Grace Line History

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by  George Gillow

A highlight of a vacation trip to Barquito was visiting one of the Grace Line "Santa" ships on a day that it called to unload passengers and cargo and load copper.  On that day of arrival we would gaze at the horizon in anticipation of spotting the "spec" in the distance and anxiously watched as the ship made its way toward the harbor, eventually turning slowly as it dropped anchor.  Soon afterward, we headed to the pier for a ride out to the ship on one of the launches; Andes or Potrerillos (actually a mini-tug).  Once alongside we would climb up the gangway and make our way onto to the ship where one of the first activities was a visit to the barber shop.  There we would buy American candy -- a rare treat in Chile--often walking away with boxes of Baby Ruth, Milky Way and other goodies. The day would be spent pretending we were passengers and often having lunch or dinner aboard.

But the real enjoyment of these "Santa" ships was a trip to the United States.  We would arrive in Barquito on one of the track cars, board the ship and sail up the West Coast of South America to such ports as Antofagasta, Callao, Puna, Buenaventura, through the Panama Canal and on to New York. This was an adventurous voyage for us kids.  At sea we would swim in the pool, play deck games and eat snacks in the Verandah.  A good vantage point on the flying bridge of the ship allowed us to view all the activities on the bridge as the ship entered a port and also provided a good view of the cargo operations. This was all before and after tours of the cities and towns the ship visited. After Panama the ship was at sea for five days and often "cabin fever" set in.  Passengers were anxious to see a sight of land. The final excitement was entering New York harbor and glimpsing the first view of the Empire State Building and other skyscrapers.

The ships we traveled on in the late 1940s to the 1960s were combination passenger cargo liners or combos. They were called combos because they carried more than the 12 passengers (that freighters often carried) but were not considered passenger ships since freight was their major business.  They carried up to 52 passengers and were often referred to as the "52s". Their history dates to the end of World War II when the US Navy halted the building of C-2 category supply ships.  They convinced Grace Line to take over the construction despite the company's reluctance. Grace Line felt that the South American trade would demand larger ships, but the price for the uncompleted ships (the hulls had been constructed) was too good to refuse.  The nine ships were designed by Gibbs and Cox naval architects who later designed the ocean liner United States and had designed the Grace Line passenger ships Santa Rosa and Santa Paula. The interiors of the "52s" were designed by Dorothy Marckwald and had a "club like art deco" style.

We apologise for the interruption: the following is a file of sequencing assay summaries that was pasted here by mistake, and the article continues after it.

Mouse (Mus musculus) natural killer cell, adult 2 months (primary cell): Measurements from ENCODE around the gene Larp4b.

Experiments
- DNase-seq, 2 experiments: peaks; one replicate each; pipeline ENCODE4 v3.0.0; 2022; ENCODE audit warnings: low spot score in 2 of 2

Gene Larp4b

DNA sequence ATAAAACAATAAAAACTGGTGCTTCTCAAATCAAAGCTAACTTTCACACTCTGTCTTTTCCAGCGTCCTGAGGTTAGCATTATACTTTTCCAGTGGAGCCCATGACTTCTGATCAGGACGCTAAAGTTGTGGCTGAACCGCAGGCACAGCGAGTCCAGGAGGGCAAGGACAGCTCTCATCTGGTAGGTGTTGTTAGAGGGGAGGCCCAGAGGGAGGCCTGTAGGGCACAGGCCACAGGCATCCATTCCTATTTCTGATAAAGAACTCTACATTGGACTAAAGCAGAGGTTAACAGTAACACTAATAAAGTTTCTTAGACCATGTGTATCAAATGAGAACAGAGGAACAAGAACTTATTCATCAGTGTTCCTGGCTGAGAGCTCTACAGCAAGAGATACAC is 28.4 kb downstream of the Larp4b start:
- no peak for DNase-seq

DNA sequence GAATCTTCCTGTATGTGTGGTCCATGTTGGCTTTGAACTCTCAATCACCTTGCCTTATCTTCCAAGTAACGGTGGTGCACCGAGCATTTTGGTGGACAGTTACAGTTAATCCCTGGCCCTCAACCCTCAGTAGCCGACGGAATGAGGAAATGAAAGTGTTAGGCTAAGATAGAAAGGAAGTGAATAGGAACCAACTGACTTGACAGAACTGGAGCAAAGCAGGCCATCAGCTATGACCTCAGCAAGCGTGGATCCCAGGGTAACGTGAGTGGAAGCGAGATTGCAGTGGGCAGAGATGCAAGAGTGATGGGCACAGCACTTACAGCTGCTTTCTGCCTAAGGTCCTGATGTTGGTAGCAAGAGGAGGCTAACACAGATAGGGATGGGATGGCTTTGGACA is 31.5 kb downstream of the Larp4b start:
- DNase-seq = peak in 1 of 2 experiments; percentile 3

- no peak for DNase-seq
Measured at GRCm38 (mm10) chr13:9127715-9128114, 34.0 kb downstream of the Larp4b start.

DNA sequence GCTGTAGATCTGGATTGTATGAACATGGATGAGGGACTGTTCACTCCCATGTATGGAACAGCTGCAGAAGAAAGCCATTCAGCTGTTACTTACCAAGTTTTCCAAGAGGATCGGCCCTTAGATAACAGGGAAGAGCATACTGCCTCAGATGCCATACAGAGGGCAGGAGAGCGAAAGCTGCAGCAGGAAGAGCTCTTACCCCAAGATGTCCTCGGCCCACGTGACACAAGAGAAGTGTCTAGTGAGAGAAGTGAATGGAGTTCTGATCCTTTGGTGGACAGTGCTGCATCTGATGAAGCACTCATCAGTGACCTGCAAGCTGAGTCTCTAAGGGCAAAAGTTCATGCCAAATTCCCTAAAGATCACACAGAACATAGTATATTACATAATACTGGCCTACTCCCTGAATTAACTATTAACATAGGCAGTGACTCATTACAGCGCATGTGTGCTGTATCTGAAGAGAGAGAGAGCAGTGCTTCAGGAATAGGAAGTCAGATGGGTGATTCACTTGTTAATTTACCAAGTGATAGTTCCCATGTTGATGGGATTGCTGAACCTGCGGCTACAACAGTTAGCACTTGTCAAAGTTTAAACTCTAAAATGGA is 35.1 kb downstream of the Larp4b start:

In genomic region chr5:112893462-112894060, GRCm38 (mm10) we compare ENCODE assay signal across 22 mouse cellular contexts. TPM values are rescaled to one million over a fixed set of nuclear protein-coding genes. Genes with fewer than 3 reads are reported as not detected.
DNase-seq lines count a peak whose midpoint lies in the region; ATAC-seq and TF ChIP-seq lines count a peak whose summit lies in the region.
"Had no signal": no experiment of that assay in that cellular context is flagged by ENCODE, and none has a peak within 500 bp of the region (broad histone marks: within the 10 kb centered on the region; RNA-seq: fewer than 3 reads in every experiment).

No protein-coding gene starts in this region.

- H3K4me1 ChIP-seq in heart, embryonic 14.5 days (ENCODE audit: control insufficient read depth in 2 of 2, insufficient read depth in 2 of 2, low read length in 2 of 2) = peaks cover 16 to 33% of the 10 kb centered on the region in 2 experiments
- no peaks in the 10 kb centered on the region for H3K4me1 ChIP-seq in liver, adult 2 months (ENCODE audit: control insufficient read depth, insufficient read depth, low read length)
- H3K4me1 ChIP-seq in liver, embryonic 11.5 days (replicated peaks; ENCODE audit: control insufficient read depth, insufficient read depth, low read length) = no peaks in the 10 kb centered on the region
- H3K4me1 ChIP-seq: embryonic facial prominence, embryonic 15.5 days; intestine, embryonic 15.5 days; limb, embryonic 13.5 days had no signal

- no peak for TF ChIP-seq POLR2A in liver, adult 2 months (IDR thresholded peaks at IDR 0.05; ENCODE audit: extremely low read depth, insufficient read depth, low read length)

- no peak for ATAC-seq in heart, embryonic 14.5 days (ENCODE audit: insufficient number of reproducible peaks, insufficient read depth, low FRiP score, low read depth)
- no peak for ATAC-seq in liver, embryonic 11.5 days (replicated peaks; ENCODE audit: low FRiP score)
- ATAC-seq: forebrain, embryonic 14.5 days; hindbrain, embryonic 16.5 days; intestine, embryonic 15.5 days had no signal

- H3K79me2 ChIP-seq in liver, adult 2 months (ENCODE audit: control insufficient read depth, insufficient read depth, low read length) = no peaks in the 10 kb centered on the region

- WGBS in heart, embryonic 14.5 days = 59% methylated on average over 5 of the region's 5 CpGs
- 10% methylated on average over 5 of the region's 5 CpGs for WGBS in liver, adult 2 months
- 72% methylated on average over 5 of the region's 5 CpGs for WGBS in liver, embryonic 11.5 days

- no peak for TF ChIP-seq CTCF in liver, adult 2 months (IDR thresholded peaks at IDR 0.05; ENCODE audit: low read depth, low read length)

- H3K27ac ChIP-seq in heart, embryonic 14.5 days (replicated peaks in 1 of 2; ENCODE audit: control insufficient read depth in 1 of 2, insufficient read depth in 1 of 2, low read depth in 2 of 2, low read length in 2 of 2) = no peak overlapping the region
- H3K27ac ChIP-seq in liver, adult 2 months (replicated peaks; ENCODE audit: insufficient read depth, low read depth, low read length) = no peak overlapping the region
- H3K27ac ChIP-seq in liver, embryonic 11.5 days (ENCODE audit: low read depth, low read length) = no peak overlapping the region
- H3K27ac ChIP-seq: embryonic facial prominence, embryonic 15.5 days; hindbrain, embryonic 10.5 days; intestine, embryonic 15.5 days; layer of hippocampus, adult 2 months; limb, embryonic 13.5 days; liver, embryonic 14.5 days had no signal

Six of the nine vessels were constructed in Wilmington, North Carolina and were used for the West Coast of South America trade. They were the Santa Barbara, Santa Maria, Santa Isabel, Santa Margarita, Santa Cecilia, and Santa Luisa.  The other three virtually identical sisters (Santas Monica, Clara and Sofia) were build by the Federal yards in New Jersey and operated only in the Caribbean.  These combo liners entered service in 1946 and 1947. The ships were attractively designed with all first class outside cabins--all with windows not portholes--a lounge, bar, veranda cafe, outdoor swimming pool, outdoor movies and were air conditioned (except for the crews quarters).

In the late 1960s some of the Santas were sold to companies who used them to transport military cargo to Vietnam, sailing from San Francisco.  By 1971 all nine of combo ships had met their fate at the breakers. Grace Line build replacement passenger combo vessels in 1963/64, but they never sailed south of Peru while operated by Grace.  These were the Santas Maria, Magdelena, Mercedes and Mariana and were referred to as the "M" ships. Grace sold their maritime operations to a Greek firm in 1969 who named their shipping company Prudential Grace.  The "M" ships were transferred to San Francisco and operated on an around South America service through the Panama Canal, to ports on the East Coast of South America, through the Straight of Magellan and up the West Coast to Los Angeles, San Francisco and Vancouver. The company was sold to the American Delta Line in the late 1970s and the ship's stack colors were returned to the green, white and black of the Grace Line.  The "M" ships became popular and had full passenger and cargo loads.  The end came in 1984 when the ships were laid up and then broken up in 1987.  The only survivor was the Santa Mercedes, which sails today as the training ship Patriot State operated by the Massachusetts Maritime Academy.  It is the only former Grace Line combo ship left.  So ended the history of these fine "Santa" ships, which we fondly remember.

I would appreciate any pictures of the "Santa" ships, particularly interior views and also any 8mm or 16mm movies. I will be pleased to pay for copying and mailing.

George Gillow -